Of all the songs on The White Album, “While My Guitar Gently Weeps” underwent some of the most radical changes over the course of recording. Left unheard until its 1996 release on Anthology 3, the earliest versions of the song were tender, George Harrison singing to his own acoustic guitar accompaniment, backed only by Paul McCartney on harmonium. A touching version of the song, it was nonetheless not what George was after, and would be drastically remade – not once, but twice – before he was satisfied. The lyrics would also go through a number of changes before the final version, with entire verses being lost along the way.
The songwriting process
The song began as an experiment with a theory from the I Ching while George was visiting his parents. “‘While My Guitar Gently Weeps’ was just a simple study based on the theory that everything has some purpose for being there at that given moment,” George explained. “I was thinking that anything I see when I open a book, I’m going to write a song about. So I opened this book and I saw ‘gently weeps.’ I shut the book and then I started the tune.”
After abandoning the delicate acoustic approach taped in July 1968, George enlisted the rest of The Beatles for a full-band version in August. Once the group had created a decent backing, George spent hours trying to craft a backward guitar solo for the song, before ditching this version too.
George had been friends with Eric Clapton since The Yardbirds supported The Beatles in 1964, and, seemingly on a whim, invited his friend to play on the next attempt to nail the song.
Speaking to Guitar Player in 1987, George recalled Clapton’s initial reluctance: “He said, ‘Oh, no. I can’t do that. Nobody ever plays on The Beatles’ records.’ I said, ‘Look, it’s my song, and I want you to play on it.’ So Eric came in, and the other guys were as good as gold – because he was there. Also, it left me free to just play the rhythm and do the vocal. So Eric played that, and I thought it was really good. Then we listened to it back, and he said, ‘Ah, there’s a problem, though; it’s not Beatley enough’ – so we put it through the ADT, to wobble it a bit.”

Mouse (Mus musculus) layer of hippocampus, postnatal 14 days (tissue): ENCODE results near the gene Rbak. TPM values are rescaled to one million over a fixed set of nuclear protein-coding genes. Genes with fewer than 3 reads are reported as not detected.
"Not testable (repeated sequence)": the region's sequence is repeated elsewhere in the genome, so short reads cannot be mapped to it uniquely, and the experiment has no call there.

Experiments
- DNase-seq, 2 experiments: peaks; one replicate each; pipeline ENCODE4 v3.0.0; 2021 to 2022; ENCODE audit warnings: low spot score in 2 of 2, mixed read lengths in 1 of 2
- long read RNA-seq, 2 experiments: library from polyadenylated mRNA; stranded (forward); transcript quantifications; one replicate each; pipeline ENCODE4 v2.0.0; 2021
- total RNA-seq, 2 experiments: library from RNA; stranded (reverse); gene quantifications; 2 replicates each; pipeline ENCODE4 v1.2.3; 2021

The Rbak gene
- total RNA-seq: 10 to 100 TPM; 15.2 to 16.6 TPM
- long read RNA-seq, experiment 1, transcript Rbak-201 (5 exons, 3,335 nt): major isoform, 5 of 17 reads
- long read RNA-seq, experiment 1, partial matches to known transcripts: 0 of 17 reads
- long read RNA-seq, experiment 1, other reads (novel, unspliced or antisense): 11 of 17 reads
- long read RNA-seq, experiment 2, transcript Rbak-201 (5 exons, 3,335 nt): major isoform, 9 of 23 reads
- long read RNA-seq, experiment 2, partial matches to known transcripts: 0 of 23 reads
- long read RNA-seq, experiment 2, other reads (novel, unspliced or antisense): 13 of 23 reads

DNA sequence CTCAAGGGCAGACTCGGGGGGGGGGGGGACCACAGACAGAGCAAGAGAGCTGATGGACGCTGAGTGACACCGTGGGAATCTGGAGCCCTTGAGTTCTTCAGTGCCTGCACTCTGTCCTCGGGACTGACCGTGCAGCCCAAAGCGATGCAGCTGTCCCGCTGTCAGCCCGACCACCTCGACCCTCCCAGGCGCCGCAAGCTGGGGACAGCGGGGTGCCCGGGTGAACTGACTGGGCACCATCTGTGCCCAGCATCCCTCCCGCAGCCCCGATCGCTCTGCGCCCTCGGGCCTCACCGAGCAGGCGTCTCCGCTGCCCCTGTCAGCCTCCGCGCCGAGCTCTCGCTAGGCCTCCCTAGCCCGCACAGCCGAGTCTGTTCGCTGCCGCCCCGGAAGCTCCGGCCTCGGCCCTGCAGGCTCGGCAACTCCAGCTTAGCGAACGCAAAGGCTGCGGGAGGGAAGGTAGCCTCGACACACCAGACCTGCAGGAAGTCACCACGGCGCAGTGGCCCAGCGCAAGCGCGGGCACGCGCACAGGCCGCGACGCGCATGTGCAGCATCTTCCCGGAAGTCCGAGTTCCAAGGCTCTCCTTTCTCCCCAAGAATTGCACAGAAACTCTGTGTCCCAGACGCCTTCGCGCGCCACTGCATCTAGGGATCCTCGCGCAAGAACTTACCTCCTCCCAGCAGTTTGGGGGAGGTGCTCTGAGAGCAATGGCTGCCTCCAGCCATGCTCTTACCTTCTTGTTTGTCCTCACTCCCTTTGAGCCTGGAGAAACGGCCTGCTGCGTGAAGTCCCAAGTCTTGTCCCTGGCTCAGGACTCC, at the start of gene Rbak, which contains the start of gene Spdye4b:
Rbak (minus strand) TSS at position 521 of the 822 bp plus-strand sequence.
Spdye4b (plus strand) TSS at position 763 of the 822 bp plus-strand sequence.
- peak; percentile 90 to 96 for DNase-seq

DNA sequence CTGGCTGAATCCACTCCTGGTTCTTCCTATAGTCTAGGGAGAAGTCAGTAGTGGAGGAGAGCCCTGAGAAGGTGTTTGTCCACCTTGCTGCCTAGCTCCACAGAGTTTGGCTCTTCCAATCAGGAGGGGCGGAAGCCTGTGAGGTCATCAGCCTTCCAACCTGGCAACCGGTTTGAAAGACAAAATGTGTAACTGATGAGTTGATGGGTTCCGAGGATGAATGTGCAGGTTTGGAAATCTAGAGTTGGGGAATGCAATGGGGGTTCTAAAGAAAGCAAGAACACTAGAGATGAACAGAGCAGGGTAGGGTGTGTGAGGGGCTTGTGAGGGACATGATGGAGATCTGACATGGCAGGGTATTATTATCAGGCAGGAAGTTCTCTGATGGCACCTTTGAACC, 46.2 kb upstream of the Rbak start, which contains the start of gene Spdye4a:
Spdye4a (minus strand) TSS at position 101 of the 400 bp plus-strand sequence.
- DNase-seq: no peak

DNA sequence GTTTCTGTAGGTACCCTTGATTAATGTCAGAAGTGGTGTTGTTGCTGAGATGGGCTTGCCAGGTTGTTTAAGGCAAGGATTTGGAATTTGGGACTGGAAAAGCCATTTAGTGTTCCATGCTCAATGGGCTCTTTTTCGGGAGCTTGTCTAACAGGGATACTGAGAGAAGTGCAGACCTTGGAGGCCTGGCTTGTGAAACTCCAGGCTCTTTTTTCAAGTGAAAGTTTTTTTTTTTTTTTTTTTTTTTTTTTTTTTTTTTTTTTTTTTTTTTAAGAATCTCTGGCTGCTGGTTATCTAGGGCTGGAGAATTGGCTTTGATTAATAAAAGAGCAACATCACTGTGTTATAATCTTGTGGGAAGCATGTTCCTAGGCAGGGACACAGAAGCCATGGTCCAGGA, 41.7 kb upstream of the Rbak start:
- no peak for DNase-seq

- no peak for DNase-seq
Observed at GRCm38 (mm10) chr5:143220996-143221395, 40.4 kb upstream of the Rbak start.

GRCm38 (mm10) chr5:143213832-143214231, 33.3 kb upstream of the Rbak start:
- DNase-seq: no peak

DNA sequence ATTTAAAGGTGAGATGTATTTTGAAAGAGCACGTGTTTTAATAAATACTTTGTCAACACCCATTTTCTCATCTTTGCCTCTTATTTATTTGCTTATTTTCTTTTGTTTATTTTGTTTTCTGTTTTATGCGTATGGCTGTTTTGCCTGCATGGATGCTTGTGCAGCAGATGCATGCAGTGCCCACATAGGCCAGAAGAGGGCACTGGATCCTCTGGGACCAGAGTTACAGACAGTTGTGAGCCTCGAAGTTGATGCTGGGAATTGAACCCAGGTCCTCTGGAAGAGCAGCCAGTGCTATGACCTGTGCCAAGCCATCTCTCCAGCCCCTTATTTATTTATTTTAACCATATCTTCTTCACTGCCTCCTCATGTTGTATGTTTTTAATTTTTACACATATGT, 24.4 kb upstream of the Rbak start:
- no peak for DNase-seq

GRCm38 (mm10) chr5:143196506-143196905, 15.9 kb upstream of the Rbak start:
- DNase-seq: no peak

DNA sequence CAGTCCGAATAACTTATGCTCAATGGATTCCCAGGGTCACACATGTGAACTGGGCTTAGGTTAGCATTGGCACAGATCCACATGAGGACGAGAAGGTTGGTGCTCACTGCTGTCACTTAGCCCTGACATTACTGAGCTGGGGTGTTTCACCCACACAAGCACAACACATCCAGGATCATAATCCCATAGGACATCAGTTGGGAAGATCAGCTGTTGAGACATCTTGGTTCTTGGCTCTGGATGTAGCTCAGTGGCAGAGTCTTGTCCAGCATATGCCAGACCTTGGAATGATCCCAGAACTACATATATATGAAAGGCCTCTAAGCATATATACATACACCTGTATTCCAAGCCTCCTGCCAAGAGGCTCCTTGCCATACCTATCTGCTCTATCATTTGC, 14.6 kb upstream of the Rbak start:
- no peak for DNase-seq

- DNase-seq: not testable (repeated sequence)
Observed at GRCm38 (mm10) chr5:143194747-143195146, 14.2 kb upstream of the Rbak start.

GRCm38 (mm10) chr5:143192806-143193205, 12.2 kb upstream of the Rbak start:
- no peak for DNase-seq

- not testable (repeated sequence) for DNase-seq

Chris Thomas, who at that time was George Martin’s assistant, recalled how this was achieved: “I was given the grand job of waggling the oscillator on the ‘Gently Weeps’ mixes… We did a flanging thing, really wobbling the oscillator in the mix, I did that for hours.”
A beautiful moment
These early September 1968 recording sessions for “While My Guitar Gently Weeps” were significant for a number of reasons, not least because this was the first time Ringo had returned to the studio since leaving the group, albeit temporarily, during work on “Back In The USSR” a couple of weeks earlier. For his return, George had Ringo’s Ludwig Hollywood drum kit decorated with flowers, a gesture that meant a lot to the drummer. “It was a beautiful moment,” he later wrote.
During the summer of 1968, the group had on occasion decamped from the familiar surroundings of EMI’s Abbey Road studios in St John’s Wood to Trident in Soho, a facility that offered eight-track recording. (Abbey Road was busy modifying their own pair of eight-track 3M machines.) Back at Abbey Road, on September 5th and 6th under the guidance of Chris Thomas deputizing for an absent George Martin, the group finally realized Harrison’s vision for the song. Paul contributes an inspired piano part, which opens with a distinctive introduction ahead of the first burst of guitar from Clapton, but continues to underpin the whole piece beautifully. George’s effortless lead vocal takes its inspiration from Smokey Robinson, ably assisted by Paul, before Clapton’s virtuoso lead guitar soars above a powerful and heavy rock backing. The lengthy coda rises again and again as a frenzy of sound delivers a knockout punch, a million miles away from the song’s acoustic beginnings.
The super deluxe edition of The Beatles’ “White Album” is out now and can be bought here.